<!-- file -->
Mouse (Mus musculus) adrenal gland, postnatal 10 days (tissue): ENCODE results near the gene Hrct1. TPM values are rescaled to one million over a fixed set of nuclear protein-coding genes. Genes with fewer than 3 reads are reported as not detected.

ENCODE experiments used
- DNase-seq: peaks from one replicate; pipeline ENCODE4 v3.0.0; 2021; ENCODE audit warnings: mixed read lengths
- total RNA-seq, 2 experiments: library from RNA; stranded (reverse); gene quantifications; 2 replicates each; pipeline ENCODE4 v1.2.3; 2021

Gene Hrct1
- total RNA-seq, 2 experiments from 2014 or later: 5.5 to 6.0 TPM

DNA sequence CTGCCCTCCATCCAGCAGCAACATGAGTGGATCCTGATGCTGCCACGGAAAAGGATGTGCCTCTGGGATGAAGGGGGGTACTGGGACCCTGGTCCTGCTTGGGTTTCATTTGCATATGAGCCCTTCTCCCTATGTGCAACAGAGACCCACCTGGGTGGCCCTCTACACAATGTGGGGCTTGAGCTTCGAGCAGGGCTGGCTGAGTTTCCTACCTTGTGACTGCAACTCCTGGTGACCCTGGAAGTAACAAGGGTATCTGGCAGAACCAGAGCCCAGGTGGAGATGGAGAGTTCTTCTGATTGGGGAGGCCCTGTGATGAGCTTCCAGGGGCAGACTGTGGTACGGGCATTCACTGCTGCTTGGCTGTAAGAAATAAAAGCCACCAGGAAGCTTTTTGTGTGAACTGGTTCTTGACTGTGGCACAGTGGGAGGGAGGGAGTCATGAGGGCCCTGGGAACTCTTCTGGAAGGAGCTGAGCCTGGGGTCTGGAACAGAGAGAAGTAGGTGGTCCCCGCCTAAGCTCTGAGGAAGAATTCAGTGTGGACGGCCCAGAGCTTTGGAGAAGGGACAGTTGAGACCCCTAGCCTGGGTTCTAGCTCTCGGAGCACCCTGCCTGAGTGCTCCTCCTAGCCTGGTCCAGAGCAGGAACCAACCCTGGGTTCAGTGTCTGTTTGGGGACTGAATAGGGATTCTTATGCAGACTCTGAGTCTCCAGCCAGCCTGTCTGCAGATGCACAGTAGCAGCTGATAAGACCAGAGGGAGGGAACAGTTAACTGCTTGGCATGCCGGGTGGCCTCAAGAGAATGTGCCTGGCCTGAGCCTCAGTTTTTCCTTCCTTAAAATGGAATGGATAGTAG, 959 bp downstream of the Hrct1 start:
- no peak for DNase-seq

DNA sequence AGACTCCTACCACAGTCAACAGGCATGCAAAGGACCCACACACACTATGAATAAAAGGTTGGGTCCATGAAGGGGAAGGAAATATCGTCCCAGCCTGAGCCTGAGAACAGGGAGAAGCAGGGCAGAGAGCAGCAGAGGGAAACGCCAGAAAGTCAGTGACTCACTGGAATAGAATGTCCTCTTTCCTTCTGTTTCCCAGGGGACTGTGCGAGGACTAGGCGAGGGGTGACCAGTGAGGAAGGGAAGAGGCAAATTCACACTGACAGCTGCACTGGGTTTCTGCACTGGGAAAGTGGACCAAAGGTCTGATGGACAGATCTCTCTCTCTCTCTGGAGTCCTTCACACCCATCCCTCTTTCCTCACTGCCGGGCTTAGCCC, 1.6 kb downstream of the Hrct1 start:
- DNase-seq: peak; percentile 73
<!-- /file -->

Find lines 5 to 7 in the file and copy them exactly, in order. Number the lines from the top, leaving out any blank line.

Gene Hrct1
- total RNA-seq, 2 experiments from 2014 or later: 5.5 to 6.0 TPM

DNA sequence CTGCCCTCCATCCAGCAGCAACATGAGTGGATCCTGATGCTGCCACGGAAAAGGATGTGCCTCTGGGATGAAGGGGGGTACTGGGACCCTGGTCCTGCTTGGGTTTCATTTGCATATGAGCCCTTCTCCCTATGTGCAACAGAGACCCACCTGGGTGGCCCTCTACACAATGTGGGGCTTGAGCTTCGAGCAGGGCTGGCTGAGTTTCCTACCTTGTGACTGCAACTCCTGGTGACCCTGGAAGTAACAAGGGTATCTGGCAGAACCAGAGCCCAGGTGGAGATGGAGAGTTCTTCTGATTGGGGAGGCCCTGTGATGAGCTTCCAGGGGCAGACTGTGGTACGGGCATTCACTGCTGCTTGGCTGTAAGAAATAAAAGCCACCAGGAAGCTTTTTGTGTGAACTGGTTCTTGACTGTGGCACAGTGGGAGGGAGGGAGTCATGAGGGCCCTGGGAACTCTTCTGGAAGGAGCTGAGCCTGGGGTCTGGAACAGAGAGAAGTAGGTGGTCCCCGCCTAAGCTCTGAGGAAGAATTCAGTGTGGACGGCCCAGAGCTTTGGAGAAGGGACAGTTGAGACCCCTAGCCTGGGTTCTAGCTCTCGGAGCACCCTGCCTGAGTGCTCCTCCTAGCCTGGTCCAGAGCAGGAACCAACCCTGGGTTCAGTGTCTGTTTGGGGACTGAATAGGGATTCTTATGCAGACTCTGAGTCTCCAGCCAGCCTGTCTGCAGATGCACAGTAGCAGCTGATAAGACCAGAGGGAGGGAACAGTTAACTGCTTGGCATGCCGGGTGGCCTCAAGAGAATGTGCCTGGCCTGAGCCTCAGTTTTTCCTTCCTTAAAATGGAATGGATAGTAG, 959 bp downstream of the Hrct1 start: